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Camillus de Lellis: the warrior with the healing touch

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The nursing profession can be traced back to 16th century Italy and a former soldier with a taste for brawling and alehouses.

camillus de lellis

camillus de lellis

Camillus de Lellis fell on hard times after his regiment was disbanded and he ended up working as a labourer in a monastery. His troublesome reputation brought him to the attention of the head friar who saw something in the quick tempered young man.

Camillus converted to Catholicism in 1575 and took interest in tending the sick as a result of his own injured leg.

When working as a caregiver and then as a hospital director in Rome, he noticed the lack of attention patients received and asked his superiors for permission to create a religious order dedicated to the care of the sick and needy.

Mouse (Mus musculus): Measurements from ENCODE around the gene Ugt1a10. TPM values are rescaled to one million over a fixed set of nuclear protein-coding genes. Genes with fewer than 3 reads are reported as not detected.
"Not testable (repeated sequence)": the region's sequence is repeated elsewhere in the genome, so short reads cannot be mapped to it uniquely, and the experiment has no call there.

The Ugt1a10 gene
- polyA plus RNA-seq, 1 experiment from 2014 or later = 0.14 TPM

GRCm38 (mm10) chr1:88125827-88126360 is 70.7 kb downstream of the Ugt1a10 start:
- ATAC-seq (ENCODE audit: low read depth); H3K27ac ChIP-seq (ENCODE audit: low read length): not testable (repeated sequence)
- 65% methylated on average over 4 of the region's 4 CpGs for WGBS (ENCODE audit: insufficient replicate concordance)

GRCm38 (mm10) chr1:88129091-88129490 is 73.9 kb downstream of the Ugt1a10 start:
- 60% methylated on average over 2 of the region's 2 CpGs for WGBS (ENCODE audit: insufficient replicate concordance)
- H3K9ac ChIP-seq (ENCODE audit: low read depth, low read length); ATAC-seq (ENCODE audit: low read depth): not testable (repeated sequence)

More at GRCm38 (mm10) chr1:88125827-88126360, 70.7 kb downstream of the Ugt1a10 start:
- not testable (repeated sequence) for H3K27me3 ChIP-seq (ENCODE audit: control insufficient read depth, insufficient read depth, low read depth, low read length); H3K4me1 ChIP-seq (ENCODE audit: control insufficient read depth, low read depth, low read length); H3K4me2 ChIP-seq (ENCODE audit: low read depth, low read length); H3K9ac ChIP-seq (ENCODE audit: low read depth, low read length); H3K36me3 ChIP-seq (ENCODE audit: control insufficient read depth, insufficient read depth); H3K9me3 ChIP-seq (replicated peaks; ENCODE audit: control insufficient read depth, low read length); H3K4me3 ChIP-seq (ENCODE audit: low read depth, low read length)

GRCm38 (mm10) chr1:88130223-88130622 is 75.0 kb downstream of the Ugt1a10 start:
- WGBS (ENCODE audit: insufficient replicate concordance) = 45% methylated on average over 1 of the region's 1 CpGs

One of the newly founded order’s vows was to “serve the sick, even with danger to one’s own life”.

Camillus suffered poor health throughout his life and often crawled to patients’ beds when he was unable to stand or walk.

The large red cross on the order’s cassocks is now more familiar as the symbol for the International Red Cross although it has long since lost its religious significance.

Camillus died in 1614 and was canonised more than a century later by the Pope. He is recognised as the patron saint of the sick, hospitals, nurses and physicians.

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